|Adding const to java firstname.lastname@example.org (Ghulam Lashari) (2002-10-24)|
|Re: Adding const to java email@example.com (Onder Karpat) (2002-11-06)|
|Re: Adding const to java firstname.lastname@example.org (Joachim Durchholz) (2002-11-06)|
|Re: Adding const to java email@example.com (Ben L. Titzer) (2002-11-06)|
|Re: Adding const to java firstname.lastname@example.org (Nils Hagge) (2002-11-06)|
|Re: Adding const to java C.vanReeuwijk@twi.tudelft.nl (Kees van Reeuwijk) (2002-11-06)|
|From:||"Ben L. Titzer" <email@example.com>|
|Date:||6 Nov 2002 11:50:31 -0500|
|Posted-Date:||06 Nov 2002 11:50:31 EST|
On 24 Oct 2002, Ghulam Lashari wrote:
> I have implemented "const" modifier in Java Programming Language. The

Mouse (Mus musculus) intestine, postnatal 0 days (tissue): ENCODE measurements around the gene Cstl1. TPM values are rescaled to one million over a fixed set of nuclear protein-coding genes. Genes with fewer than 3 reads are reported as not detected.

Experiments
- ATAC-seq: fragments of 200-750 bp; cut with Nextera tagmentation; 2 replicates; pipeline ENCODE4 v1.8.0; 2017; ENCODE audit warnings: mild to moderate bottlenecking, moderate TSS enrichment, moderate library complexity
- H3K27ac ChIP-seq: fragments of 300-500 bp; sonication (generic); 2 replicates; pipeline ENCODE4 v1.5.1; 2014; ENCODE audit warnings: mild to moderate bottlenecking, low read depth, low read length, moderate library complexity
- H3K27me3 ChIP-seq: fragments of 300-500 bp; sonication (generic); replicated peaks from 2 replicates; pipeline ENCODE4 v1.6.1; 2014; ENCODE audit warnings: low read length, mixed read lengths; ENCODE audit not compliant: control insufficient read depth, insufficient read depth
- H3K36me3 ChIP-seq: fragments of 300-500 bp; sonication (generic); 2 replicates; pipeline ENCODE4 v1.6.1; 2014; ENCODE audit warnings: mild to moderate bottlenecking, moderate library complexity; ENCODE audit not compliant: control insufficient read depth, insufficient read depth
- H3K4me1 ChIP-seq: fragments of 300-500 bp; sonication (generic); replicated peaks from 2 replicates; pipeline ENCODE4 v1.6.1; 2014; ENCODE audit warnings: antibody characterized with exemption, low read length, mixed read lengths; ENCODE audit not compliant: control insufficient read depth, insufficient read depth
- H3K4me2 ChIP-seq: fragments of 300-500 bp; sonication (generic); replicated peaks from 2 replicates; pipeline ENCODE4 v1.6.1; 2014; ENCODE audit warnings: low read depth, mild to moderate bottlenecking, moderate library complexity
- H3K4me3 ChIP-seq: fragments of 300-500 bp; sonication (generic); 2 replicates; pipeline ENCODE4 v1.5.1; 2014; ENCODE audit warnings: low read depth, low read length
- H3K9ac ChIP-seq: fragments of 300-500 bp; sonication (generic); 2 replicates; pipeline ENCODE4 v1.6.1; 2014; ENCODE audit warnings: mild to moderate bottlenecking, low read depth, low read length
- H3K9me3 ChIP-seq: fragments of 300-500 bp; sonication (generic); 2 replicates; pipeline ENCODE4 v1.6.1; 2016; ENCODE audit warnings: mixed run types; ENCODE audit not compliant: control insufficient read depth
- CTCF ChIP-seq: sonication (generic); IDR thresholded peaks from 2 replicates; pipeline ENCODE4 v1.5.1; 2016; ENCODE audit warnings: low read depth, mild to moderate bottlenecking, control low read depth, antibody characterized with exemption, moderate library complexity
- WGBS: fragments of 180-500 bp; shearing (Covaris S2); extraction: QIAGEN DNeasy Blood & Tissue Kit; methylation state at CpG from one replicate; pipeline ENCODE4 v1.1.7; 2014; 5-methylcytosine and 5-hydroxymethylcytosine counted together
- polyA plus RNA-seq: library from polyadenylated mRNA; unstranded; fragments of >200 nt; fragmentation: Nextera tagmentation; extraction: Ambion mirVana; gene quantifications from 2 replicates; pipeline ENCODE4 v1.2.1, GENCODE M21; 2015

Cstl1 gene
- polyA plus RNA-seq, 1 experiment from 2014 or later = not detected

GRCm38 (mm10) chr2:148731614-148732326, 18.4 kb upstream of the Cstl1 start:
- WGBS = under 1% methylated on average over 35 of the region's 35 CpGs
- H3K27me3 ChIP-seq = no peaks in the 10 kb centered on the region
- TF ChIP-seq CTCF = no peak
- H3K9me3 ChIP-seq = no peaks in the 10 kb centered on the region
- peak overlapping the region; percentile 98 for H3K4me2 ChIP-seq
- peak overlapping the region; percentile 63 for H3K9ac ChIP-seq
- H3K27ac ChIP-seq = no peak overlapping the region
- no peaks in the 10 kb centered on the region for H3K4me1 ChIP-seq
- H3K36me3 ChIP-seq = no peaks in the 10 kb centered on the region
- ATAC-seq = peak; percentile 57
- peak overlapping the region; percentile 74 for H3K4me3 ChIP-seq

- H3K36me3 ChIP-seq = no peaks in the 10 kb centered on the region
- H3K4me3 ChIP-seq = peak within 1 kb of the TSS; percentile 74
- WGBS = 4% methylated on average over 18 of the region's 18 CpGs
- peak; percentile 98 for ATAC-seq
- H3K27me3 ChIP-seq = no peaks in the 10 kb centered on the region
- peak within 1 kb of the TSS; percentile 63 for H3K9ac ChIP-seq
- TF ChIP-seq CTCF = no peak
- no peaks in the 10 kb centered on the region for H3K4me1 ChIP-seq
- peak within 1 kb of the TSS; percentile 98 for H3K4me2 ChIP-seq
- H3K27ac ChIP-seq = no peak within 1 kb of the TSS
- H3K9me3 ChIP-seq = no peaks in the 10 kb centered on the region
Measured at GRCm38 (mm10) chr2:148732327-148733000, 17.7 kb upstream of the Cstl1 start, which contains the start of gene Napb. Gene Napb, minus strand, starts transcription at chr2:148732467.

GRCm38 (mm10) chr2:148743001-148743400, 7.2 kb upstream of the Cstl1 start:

> semantics of const are similar to that of C++. I am trying to experiment if
> there is any usefulness of this modifier for example in gc etc. I am looking
> for some opinions/suggestions here about what domains of the usefulness of
> this modifier can/should be explored (for example in Virtual Machine
How do the semantics of this modifier differ from final? In that you
can't modify the fields of the particular object?
IMO, I think const is the biggest pain in the ass in C++. Objects are
either going to have public fields or not. Doing this on a per
reference basis is a mess. Besides, it's all subvertible anyway.
As for the usefulness for the runtime, it's isn't all that useful.
Specifying that a section of code will only read a field and not write
it isn't particularly useful in itself. Caching wouldn't be correct
because the field could still be changed concurrently or by methods up
the call stack. Final is more useful for compilers because the field
can be cached without worry about concurrent modification.
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